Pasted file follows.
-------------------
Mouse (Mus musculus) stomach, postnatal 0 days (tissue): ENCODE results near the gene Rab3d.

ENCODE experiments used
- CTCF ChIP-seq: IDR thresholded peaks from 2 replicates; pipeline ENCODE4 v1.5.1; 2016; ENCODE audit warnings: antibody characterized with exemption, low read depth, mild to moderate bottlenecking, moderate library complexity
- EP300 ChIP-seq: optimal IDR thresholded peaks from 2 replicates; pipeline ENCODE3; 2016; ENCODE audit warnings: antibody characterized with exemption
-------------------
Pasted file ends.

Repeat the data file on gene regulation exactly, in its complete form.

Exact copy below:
Mouse (Mus musculus) stomach, postnatal 0 days (tissue): ENCODE results near the gene Rab3d.

ENCODE experiments used
- CTCF ChIP-seq: IDR thresholded peaks from 2 replicates; pipeline ENCODE4 v1.5.1; 2016; ENCODE audit warnings: antibody characterized with exemption, low read depth, mild to moderate bottlenecking, moderate library complexity
- EP300 ChIP-seq: optimal IDR thresholded peaks from 2 replicates; pipeline ENCODE3; 2016; ENCODE audit warnings: antibody characterized with exemption